In 1970, one of Mississippi's more colorful weekly newspapers, The Ford County Times, went bankrupt. To the surprise and dismay of many, ownership was assumed by a 23 year-old college dropout, named Willie Traynor. The future of the paper looked grim, until a young mother was brutally raped and murdered by a member of the notorious Padgitt family.Willie Traynor reported all the gruesome details, and his newspaper began to prosper. The murderer, Danny Padgitt, was tried before a packed courthouse in Clanton, Mississippi. The trial came to a startling and dramatic end when the defendant threatened revenge against the jurors if they convicted him. Nevertheless, they found him guilty, and he was sentenced to life in prison.
But in Mississippi in 1970, "life" didn't necessarily mean "life", and nine years later Danny Padgitt managed to get himself paroled. He returned to Ford County, and the retribution began.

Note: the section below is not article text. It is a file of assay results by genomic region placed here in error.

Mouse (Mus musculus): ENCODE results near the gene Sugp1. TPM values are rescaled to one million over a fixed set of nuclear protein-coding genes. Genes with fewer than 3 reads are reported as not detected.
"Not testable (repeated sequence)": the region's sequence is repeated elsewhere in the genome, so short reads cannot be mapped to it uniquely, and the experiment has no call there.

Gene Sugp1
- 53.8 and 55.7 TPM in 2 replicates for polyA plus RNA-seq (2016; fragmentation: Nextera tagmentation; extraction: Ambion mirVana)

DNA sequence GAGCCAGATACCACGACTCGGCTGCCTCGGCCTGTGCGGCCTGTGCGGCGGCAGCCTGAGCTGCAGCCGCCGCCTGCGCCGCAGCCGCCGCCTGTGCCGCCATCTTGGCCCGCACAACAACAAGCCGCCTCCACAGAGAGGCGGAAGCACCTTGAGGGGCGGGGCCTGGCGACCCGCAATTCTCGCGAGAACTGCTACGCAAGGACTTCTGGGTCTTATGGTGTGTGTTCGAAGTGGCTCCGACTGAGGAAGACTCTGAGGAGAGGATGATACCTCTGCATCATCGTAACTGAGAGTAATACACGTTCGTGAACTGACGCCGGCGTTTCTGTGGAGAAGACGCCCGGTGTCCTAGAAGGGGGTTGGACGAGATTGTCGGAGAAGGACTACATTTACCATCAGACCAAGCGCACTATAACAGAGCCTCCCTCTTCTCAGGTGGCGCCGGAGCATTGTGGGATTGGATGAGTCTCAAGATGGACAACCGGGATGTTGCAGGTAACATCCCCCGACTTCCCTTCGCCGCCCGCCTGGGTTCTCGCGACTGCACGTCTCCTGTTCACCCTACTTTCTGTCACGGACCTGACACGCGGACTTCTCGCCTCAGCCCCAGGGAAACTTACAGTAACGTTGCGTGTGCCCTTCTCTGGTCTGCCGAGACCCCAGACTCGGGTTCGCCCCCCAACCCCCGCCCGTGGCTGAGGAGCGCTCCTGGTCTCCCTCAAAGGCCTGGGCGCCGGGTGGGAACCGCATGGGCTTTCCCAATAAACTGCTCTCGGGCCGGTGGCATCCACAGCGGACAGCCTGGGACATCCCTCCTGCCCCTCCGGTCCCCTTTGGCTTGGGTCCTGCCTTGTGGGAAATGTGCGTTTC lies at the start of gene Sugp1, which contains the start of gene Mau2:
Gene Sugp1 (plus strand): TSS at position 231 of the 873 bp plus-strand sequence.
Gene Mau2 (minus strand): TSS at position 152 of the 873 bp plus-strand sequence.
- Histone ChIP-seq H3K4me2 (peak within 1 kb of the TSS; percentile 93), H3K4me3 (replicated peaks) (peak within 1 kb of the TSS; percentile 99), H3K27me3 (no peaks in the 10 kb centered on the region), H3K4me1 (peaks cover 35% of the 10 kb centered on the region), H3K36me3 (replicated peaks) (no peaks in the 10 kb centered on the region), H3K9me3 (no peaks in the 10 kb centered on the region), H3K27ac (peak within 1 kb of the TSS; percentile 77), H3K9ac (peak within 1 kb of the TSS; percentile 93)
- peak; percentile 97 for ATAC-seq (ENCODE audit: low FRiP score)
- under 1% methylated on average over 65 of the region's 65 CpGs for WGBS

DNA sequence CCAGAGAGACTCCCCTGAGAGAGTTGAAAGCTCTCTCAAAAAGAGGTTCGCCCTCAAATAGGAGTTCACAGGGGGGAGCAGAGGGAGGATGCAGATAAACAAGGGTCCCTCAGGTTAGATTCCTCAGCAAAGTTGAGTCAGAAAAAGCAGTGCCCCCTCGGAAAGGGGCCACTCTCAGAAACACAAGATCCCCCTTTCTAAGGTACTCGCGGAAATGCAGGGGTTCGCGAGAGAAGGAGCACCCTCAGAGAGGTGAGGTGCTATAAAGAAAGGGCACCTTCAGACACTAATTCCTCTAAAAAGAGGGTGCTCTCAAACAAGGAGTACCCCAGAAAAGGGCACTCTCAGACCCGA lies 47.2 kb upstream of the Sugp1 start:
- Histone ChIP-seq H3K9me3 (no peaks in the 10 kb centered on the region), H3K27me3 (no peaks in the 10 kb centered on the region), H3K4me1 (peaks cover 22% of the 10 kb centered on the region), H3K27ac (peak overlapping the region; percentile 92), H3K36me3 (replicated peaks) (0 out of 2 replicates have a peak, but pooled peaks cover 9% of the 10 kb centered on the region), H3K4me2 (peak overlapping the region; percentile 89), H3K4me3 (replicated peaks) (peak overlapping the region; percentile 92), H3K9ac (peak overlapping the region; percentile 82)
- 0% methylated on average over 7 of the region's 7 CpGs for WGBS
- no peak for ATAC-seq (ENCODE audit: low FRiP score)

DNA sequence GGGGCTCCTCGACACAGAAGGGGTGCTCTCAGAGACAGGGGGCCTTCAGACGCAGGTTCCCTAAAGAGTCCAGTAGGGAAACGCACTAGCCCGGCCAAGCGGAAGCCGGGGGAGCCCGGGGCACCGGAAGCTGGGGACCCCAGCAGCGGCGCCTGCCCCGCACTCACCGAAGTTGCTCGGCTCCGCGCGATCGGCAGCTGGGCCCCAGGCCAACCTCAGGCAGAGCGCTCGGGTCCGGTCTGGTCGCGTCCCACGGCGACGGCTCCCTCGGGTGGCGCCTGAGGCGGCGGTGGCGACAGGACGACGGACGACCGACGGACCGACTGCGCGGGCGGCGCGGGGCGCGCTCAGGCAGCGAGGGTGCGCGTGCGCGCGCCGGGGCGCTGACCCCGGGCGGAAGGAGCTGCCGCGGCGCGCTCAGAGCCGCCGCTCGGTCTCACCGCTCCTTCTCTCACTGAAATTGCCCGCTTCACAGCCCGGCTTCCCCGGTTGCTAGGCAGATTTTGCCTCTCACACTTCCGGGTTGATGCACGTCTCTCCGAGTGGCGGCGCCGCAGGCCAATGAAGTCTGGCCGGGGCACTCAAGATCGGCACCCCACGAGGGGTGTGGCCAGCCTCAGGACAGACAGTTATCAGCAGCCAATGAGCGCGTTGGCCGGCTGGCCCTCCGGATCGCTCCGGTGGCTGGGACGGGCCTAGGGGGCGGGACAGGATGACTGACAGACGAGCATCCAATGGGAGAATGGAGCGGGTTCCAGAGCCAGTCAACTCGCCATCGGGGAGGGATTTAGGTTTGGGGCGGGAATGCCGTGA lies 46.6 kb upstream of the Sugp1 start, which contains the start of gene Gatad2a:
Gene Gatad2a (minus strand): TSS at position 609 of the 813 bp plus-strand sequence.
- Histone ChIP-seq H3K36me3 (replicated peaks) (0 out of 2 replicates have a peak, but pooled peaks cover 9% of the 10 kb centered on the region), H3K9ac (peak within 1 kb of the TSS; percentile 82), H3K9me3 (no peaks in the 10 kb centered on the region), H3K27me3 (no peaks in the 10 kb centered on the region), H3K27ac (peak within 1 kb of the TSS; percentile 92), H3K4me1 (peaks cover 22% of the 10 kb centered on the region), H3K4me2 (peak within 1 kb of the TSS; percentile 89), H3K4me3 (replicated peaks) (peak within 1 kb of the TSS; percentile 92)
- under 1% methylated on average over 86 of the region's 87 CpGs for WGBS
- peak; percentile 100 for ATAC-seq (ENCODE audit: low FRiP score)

©2004 Belfry Holdings, Inc. (P)2004 Random House, LLC
"Wholly engrossing - Grisham's story-telling knack has not deserted him; and the hint that something more serious is at stake than the solution of a crime gives the narrative an extra depth" (Evening Standard)
Grisham is a terrific storyteller. Story offers amazing insight to a world of yesterday's struggles. Very useful time spent listening to the last Juror.
This is a great story, brilliantly read and easy listening. Some very interesting history that explains life in the 1970's. Really enjoyable highly recommend
this lies somewhere between a thriller and a novel but is lost and doesn't contain the best of either. although readable/listenable I was bored by the end. another book like Painted House would be welcome as a non thriller
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